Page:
Friday, September 28, 2018

Business Recorder Editorial September 28, 2017

Undermining the media

The federal government constituted a ‘content committee’ to approve the issuance of government advertisements to the print and electronic media on September 17, 2018. The committee is headed by federal Information Minister Fawad Chaudhry and includes the information ministers of Punjab and Khyber Pakhtunkhwa as well as the Special Assistant to the Prime Minister on Media Iftikhar Durrani and Senator Faisal Javed Khan. The notable omission is any representation for Sindh. The need and purpose of the committee have yet to be explained. The All Pakistan Newspapers Society (APNS) though seems to have seen through the intent of the decision. In a statement, APNS has expressed its grave concern at the move. It has described the step as a ‘surgical strike’ against the media that would endanger the independence and viability of the media and be used as a lever to curb press freedom. The action, APNS goes on, is contrary to the assurances of the Pakistan Tehreek-e-Insaaf (PTI) government to not only uphold media freedoms but also the devolution of power to the provincial and district levels. Regretfully, APNS argues, the federal government has adopted a policy to control the print and electronic media through overcentralisation of government advertisements that are the lifeblood of the media’s economy. APNS believes this is an encroachment on the powers vested in the provinces in the Constitution (particularly after the 18th Amendment). APNS emphasises that only a financially sound and vibrant media can perform the role of a watchdog of the people’s interests and safeguard democratic norms. In any case, APNS underlines, since the induction of the PTI government, the quantum of federal and provincial governments’ advertisements has declined drastically, causing an acute financial crunch, particularly for the regional and smaller media outlets. APNS has urged the federal government to immediately withdraw the policy and let the media play its essential role in the democratic system. Last but not least, APNS requested Prime Minister Imran Khan to intervene in the matter. APNS’s concern is well grounded. The media already suffers because of governments’ habit over the years of controlling their financial lifeline – government advertising – that constitutes their bread and butter. Any interruption or partisan diversion of such advertisements can cripple individual media houses or even the media as a whole. A constant complaint of the media is the tardy pace at which the accumulated dues on account of government advertisements are paid. The composition and stated purpose of the committee set up by the federal government and including the three provinces where the PTI is in power bodes ill for the media.

APNS’s concern regarding the effect of the federal government’s decision cannot be dismissed lightly, particularly when media freedom is already under attack from various quarters. Take for example the order of the Lahore High Court to issue non-bailable arrest warrants for Dawn Assistant Editor Cyril Almeida and place his name on the Exit Control List in a case pertaining to an interview he conducted with former prime minister Nawaz Sharif, and for which act of professional duty he has been charged with treason. PPP Chairman Bilawal Bhutto Zardari has expressed his surprise and dismay at the Lahore High Court’s order. He went on to state that this showed the media was under siege and facing the worst form of censorship. After all, Bilawal asked, what law did Almeida break in carrying out his professional duties and nothing more? The Human Rights Commission of Pakistan too has added its voice to those who feel the charge of treason is ill founded and tantamount to shooting the messenger. After all, as Bilawal reminded us, democracy without media freedom is a sham. APNS’s worry that the federal government’s move will result in downsizing and unemployment in the media is not without foundation. The PTI government should, in its own as well as democracy’s interest, withdraw this ill thought through and transparently anti-media freedom step.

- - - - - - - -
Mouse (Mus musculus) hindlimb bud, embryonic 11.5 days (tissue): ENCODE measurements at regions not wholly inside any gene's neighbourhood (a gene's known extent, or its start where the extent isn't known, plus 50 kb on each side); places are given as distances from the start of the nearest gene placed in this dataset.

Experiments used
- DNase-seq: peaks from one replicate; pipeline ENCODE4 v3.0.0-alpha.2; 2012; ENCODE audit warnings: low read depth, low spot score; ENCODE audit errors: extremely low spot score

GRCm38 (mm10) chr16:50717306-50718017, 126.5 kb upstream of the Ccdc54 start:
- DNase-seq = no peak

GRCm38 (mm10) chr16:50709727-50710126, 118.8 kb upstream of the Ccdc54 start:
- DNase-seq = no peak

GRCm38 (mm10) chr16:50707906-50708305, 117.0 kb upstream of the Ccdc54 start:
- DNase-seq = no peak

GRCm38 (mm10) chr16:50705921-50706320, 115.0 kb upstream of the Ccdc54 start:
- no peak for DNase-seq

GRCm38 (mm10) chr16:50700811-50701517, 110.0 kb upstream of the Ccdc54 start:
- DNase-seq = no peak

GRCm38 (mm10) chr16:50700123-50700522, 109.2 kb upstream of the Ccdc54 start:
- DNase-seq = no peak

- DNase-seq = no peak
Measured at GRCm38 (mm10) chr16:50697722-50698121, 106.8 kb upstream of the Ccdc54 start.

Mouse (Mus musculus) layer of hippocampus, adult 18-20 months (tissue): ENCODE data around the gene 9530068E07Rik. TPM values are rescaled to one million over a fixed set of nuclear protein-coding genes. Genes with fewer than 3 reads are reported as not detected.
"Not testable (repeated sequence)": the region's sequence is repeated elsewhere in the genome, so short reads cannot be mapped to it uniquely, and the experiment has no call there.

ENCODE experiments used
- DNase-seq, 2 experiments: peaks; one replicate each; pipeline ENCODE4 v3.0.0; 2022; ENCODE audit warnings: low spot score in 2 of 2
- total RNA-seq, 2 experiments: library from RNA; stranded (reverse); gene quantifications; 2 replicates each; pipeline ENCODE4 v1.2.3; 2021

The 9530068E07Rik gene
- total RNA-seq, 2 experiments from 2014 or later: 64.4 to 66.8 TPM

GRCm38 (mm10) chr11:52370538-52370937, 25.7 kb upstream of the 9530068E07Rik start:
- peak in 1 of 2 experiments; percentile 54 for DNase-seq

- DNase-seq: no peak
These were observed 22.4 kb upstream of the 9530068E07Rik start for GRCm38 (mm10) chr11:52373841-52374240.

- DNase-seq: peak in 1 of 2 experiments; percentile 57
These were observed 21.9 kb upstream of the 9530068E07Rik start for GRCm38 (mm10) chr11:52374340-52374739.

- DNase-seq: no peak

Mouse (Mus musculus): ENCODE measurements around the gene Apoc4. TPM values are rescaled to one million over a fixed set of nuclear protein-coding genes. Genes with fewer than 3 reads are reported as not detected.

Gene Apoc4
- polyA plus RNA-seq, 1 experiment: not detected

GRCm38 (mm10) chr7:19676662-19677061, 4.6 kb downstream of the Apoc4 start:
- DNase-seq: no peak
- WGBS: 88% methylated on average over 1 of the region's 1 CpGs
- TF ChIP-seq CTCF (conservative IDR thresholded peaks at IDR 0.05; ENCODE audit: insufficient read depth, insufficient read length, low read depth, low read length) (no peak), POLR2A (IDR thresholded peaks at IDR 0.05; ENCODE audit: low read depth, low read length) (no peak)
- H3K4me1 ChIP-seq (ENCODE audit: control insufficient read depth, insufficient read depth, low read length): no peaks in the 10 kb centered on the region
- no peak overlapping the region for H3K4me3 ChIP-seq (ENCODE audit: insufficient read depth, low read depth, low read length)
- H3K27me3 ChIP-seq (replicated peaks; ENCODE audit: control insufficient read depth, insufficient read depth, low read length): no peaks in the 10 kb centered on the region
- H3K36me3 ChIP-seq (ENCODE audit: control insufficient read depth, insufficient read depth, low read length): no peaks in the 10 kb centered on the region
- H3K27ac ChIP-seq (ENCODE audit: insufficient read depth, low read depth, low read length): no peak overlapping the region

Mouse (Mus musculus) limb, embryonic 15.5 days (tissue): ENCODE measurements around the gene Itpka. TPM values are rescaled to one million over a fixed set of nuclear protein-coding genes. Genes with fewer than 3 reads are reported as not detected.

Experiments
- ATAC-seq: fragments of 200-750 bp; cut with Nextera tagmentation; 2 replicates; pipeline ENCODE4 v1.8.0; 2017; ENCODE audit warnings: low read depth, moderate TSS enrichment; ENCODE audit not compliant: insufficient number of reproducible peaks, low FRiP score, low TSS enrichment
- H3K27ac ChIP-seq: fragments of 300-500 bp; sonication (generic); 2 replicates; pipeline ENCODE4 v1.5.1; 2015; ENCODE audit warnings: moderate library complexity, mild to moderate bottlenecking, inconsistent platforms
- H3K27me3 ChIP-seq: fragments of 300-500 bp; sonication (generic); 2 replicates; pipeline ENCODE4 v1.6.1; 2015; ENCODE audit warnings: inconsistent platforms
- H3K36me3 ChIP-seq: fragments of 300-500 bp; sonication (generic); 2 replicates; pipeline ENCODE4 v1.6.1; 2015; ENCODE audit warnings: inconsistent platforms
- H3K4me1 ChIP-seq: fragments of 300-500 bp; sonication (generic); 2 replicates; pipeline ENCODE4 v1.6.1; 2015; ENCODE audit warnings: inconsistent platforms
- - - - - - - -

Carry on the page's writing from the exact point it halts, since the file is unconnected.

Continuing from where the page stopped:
Thursday, September 27, 2018

Business Recorder Editorial September 27, 2018

CCI reconstituted

The first meeting of the reconstituted Council of Common Interests (CCI) held on September 24, 2018, dealt with a raft of issues on its agenda. The eight-member CCI is headed by the Prime Minister (PM) and includes the four provincial Chief Ministers (CMs) and federal ministers for Inter-Provincial Coordination, Industries and Production, and Finance. However, in the present reconstituted CCI, the ruling coalition has an overwhelming majority, with Sindh CM Syed Murad Ali Shah the only opposition member. Amongst other issues taken up, the CCI meeting agreed on implementation of the AGN Kazi formula for net hydel profits. The formula has been perambulating in government circles for decades, but its non-implementation has caused much ruction amongst the provinces and between the provinces and the Centre. Better late than never though, although reports the decision may impose added costs on consumers was not elucidated. The CCI agreed to resolve the Sindh and Balochistan water crisis by asking the two CMs to settle the issue of shortage of water in the Pat Feeder and Kirthar Canals bilaterally. The demand for an additional 650 MGD for Karachi was referred to the National Water Council to make recommendations keeping in view the present water supply situation and a formula for water distribution among the provinces. Better education facilities, based on coordination between the Centre and the provinces, and the implementation of a uniform education system across the country were highlighted and the Higher Education Commission was asked for its recommendations within a month. Prime Minister Imran Khan assured the CMs that the federal government would take them all on board to solve their problems. He also advocated a comprehensive and transparent monitoring system for water distribution among the provinces to provide accurate and timely information, the absence of which causes misunderstandings. The CCI reviewed Balochistan’s energy, education and health problems. It set up a task force and special committee to implement the decisions of all regulatory bodies of the federal government and maintain a uniform standard of food items and their quality throughout the country. A countrywide cleanliness drive will be launched on October 7, 2018. Another task force was formed to review the devolution of powers to the Workers Welfare Fund and Employees Old-age Benefit Institution to the provinces. Two summaries of the Ministry of Energy on amendment to the Petroleum (Exploration and Production) Policy 2012 and import of LNG were referred to the Economic Coordination Committee. The federal government announced its intention to bring forth the LNG import agreements signed by the previous government.